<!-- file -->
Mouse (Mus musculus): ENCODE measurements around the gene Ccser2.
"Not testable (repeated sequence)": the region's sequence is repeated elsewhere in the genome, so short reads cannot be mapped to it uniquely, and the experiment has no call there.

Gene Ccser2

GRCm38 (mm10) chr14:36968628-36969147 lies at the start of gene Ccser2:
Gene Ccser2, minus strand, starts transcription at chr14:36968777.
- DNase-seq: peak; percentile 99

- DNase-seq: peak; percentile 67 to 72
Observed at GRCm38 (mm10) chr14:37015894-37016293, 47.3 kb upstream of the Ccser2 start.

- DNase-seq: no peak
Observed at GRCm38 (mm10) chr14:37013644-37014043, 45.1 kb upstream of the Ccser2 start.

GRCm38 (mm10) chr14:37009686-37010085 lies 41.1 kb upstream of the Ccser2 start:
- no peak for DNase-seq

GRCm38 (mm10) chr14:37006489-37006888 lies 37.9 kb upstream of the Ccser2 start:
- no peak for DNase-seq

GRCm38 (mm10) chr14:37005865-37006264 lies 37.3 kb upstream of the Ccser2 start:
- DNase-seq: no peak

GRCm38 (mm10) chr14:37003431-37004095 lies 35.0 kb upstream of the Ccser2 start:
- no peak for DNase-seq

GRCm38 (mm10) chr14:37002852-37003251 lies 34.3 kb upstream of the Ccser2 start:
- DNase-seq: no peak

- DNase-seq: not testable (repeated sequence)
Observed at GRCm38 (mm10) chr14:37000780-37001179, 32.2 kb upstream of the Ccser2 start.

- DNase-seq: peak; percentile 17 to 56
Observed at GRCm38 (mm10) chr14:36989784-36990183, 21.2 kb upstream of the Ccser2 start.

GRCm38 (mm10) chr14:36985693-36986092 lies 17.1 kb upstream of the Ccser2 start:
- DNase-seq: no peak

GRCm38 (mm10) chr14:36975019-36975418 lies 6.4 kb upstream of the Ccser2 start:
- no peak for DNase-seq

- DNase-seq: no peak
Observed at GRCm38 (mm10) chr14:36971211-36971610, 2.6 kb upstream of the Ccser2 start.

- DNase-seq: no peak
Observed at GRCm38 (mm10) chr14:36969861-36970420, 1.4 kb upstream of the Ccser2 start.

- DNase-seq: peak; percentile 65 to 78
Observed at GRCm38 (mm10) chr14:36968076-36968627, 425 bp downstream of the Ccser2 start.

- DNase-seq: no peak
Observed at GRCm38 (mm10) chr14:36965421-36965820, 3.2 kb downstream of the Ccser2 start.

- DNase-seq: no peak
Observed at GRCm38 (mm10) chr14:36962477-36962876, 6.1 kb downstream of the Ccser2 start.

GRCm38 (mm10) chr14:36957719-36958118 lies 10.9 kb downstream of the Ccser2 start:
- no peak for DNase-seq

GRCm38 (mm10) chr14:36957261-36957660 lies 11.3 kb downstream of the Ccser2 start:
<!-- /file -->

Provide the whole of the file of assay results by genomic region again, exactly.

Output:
Mouse (Mus musculus): ENCODE measurements around the gene Ccser2.
"Not testable (repeated sequence)": the region's sequence is repeated elsewhere in the genome, so short reads cannot be mapped to it uniquely, and the experiment has no call there.

Gene Ccser2

GRCm38 (mm10) chr14:36968628-36969147 lies at the start of gene Ccser2:
Gene Ccser2, minus strand, starts transcription at chr14:36968777.
- DNase-seq: peak; percentile 99

- DNase-seq: peak; percentile 67 to 72
Observed at GRCm38 (mm10) chr14:37015894-37016293, 47.3 kb upstream of the Ccser2 start.

- DNase-seq: no peak
Observed at GRCm38 (mm10) chr14:37013644-37014043, 45.1 kb upstream of the Ccser2 start.

GRCm38 (mm10) chr14:37009686-37010085 lies 41.1 kb upstream of the Ccser2 start:
- no peak for DNase-seq

GRCm38 (mm10) chr14:37006489-37006888 lies 37.9 kb upstream of the Ccser2 start:
- no peak for DNase-seq

GRCm38 (mm10) chr14:37005865-37006264 lies 37.3 kb upstream of the Ccser2 start:
- DNase-seq: no peak

GRCm38 (mm10) chr14:37003431-37004095 lies 35.0 kb upstream of the Ccser2 start:
- no peak for DNase-seq

GRCm38 (mm10) chr14:37002852-37003251 lies 34.3 kb upstream of the Ccser2 start:
- DNase-seq: no peak

- DNase-seq: not testable (repeated sequence)
Observed at GRCm38 (mm10) chr14:37000780-37001179, 32.2 kb upstream of the Ccser2 start.

- DNase-seq: peak; percentile 17 to 56
Observed at GRCm38 (mm10) chr14:36989784-36990183, 21.2 kb upstream of the Ccser2 start.

GRCm38 (mm10) chr14:36985693-36986092 lies 17.1 kb upstream of the Ccser2 start:
- DNase-seq: no peak

GRCm38 (mm10) chr14:36975019-36975418 lies 6.4 kb upstream of the Ccser2 start:
- no peak for DNase-seq

- DNase-seq: no peak
Observed at GRCm38 (mm10) chr14:36971211-36971610, 2.6 kb upstream of the Ccser2 start.

- DNase-seq: no peak
Observed at GRCm38 (mm10) chr14:36969861-36970420, 1.4 kb upstream of the Ccser2 start.

- DNase-seq: peak; percentile 65 to 78
Observed at GRCm38 (mm10) chr14:36968076-36968627, 425 bp downstream of the Ccser2 start.

- DNase-seq: no peak
Observed at GRCm38 (mm10) chr14:36965421-36965820, 3.2 kb downstream of the Ccser2 start.

- DNase-seq: no peak
Observed at GRCm38 (mm10) chr14:36962477-36962876, 6.1 kb downstream of the Ccser2 start.

GRCm38 (mm10) chr14:36957719-36958118 lies 10.9 kb downstream of the Ccser2 start:
- no peak for DNase-seq

GRCm38 (mm10) chr14:36957261-36957660 lies 11.3 kb downstream of the Ccser2 start: